As you've probably already noticed, you're actually asking a lot of
different questions; "What mic is good for forest amiance?" "What mic
is good for bird songs?" etc.
The answer is that there's nothing that is best for everything.
So I'll give you two approximations for an answer to the question
"What mic(s) whould I get first assuming I'm not going to purchase
anything really expensive to start with?"
1) If you're main interest is recording ambiance in stereo, try the
Shure WL 183's --- a pair is fairly cheap and is portable. Even if you
switch to other recording projects later, the 183's will be useful for
recording interviews etc. You can experiment with lots of different
spacings of the mics, different barriers, and learn a whole lot about
recording in general with such mics. And they're high enough quality
that you'll enjoy the recordings (except perhaps if the stting is very
quiet and/or you're very picky).
2) If your main interest is songs of individual birds, calls of
insects and the like, then try mono recordings with a "shotgun"
(Sennheiser 66 or 67) to start with (under $300, I'd guess) or, if
you're a little more certain that individual calls will be your main
interest, a reasonable omni (ME-62, say) in a parabola ($500, as a guess).
Quieter mic's (look at the dbA rating for self noise) and higher
output (sensitivity in mV/Pa, say) are better for what you want,
whatever your subject is.
Everyone agrees that even recordings of individual calls are best if
they're made from close up, and everything sounds better in stereo.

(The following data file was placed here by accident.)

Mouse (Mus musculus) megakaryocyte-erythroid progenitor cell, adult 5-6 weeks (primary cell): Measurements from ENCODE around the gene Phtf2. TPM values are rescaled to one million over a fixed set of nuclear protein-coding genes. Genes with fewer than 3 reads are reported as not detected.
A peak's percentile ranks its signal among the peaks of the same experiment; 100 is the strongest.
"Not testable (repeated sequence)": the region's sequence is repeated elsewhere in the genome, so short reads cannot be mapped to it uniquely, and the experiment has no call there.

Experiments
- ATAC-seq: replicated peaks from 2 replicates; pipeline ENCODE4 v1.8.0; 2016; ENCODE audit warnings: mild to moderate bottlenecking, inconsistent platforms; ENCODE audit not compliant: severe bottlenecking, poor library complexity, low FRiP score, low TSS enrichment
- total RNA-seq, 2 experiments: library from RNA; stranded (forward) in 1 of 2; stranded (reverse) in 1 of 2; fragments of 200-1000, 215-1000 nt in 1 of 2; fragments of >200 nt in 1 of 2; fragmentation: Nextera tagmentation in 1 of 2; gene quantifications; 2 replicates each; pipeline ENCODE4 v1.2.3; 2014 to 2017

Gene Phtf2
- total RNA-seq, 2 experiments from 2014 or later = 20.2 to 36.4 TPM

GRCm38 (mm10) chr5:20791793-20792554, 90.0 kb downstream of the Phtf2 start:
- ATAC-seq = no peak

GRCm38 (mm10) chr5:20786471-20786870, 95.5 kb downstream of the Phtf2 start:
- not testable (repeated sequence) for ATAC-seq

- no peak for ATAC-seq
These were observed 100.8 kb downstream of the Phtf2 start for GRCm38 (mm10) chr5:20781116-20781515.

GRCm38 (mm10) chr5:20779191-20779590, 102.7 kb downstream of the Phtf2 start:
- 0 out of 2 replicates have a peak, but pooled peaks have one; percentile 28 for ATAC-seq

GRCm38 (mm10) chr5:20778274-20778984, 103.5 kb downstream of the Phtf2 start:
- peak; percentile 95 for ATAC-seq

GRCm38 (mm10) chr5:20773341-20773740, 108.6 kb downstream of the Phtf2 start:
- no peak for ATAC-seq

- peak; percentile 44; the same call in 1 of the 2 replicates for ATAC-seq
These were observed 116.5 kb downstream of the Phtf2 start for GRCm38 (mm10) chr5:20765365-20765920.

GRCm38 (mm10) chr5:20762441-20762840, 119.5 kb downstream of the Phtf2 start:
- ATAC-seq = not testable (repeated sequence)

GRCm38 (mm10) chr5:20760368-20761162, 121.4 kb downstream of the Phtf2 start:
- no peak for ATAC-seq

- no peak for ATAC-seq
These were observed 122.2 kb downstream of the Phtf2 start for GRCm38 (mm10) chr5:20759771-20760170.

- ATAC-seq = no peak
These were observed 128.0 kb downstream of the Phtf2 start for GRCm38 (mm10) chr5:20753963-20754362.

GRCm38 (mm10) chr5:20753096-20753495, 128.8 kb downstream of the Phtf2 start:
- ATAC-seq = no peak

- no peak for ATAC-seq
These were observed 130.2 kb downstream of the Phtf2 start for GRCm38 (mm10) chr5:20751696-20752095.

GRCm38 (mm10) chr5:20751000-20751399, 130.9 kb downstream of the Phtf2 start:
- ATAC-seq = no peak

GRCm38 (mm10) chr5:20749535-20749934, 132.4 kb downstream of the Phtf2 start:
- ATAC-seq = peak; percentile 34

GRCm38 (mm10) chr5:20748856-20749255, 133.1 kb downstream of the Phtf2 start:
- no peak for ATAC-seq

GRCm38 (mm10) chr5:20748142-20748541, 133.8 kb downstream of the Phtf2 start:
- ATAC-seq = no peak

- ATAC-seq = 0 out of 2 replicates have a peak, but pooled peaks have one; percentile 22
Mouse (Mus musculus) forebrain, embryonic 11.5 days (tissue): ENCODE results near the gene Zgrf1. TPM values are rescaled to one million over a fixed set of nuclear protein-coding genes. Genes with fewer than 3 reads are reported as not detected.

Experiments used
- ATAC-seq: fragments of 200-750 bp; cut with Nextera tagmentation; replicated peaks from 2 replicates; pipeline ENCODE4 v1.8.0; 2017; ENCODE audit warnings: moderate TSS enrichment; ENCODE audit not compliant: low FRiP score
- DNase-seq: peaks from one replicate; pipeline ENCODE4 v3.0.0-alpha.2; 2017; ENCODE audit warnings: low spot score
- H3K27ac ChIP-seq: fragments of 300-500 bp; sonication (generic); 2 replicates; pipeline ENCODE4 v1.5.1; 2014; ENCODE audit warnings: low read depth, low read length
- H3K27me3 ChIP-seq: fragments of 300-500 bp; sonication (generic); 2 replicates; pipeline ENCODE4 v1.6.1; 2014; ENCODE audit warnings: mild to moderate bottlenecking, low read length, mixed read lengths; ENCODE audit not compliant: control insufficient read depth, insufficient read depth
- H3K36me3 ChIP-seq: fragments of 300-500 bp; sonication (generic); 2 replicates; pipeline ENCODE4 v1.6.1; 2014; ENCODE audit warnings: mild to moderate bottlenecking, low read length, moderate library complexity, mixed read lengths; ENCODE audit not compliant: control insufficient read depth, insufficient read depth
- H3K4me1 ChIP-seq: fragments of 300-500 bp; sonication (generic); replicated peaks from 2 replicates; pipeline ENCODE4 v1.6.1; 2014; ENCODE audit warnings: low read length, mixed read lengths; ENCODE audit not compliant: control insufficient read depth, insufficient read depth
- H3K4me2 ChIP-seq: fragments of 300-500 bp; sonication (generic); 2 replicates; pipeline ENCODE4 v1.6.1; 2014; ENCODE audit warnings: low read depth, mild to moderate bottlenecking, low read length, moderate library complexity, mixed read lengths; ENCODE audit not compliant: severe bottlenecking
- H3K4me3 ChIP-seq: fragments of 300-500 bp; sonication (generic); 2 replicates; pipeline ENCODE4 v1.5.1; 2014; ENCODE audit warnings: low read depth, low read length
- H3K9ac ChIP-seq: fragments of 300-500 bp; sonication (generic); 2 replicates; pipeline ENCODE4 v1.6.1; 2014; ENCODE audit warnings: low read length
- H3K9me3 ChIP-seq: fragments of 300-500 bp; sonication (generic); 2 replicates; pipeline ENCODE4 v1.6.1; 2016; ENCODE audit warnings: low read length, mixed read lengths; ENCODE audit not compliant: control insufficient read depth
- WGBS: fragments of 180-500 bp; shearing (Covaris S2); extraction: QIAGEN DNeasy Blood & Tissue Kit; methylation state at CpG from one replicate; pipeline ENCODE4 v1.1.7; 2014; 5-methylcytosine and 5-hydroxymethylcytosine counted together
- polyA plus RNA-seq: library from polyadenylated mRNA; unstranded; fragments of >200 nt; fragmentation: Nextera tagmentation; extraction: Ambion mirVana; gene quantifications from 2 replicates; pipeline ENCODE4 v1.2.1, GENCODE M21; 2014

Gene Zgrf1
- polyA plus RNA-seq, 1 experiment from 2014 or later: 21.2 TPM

Learning methods to put a stereo set up for 183's close to a place
where a bird will sing can be highly rewarding.
If you end up getting deeper into recording, you'll almost certainly
end up getting better microphones anyway so why not start with low/mid
prices and figure it's just a first experimental step? The 183's are
cheap enough and generally useful enough that you can hang on to them
for ever, and ME-66/67 would probably sell used for a significant
fraction of what you paid for it.
--- In "paulmcnelis"
> Hello everyone,
> As I continue to do my homework, I am finding out that the WL183's are
> omnidirectional. And omnidirectional is great for true stereo imaging
> in 360. Sounds great. But is this good for ALL nature sounds - from
> forest ambience to babbling brooks to bird calls to buzzing bees?
> Or in order to capture all of these sounds, will a shotgun mic like the
> ME66 serve my purpose?
> Or can the NT4 suffice as well?
> In order to pinpoint the type of microphone I need, I need to figure
> out what omnidirectional is better for and what shotgun is better for.
> Whichever type is better for ALL sounds, I would appreciate your advice!
> Thanks again! I think I have decided on the FR2-LE.